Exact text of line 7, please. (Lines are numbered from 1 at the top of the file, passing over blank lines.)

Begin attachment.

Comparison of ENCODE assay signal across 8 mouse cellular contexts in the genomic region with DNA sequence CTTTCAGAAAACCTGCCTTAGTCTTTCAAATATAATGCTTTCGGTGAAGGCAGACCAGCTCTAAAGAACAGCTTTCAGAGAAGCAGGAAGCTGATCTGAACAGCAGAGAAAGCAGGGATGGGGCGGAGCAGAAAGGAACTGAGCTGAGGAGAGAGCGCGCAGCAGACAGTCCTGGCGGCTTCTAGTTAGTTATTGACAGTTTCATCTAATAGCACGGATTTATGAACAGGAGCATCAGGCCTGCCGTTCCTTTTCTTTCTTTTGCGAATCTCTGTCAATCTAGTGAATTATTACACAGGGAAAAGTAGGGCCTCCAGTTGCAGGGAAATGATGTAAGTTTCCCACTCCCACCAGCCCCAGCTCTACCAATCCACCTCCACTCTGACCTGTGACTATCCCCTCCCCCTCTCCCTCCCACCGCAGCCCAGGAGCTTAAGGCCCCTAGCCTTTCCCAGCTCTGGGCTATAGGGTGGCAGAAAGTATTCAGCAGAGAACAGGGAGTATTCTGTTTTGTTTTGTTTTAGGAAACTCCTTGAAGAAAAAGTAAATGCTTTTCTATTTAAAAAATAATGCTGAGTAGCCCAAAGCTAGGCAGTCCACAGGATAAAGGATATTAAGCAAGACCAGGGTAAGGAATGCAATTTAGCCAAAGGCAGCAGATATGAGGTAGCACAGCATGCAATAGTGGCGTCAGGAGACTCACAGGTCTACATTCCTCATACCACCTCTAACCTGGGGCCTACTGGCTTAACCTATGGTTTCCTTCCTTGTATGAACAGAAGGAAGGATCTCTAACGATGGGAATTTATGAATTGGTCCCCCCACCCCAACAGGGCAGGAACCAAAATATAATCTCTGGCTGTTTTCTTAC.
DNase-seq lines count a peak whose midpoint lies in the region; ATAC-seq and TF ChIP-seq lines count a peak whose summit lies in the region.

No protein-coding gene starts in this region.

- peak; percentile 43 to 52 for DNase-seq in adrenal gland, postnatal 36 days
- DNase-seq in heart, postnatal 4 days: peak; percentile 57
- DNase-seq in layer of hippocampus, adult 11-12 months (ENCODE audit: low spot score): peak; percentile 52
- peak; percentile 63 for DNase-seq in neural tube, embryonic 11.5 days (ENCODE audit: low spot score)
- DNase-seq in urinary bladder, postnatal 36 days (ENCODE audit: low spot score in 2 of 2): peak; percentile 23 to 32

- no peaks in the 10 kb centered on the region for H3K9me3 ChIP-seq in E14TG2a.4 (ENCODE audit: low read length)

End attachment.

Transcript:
- peak; percentile 63 for DNase-seq in neural tube, embryonic 11.5 days (ENCODE audit: low spot score)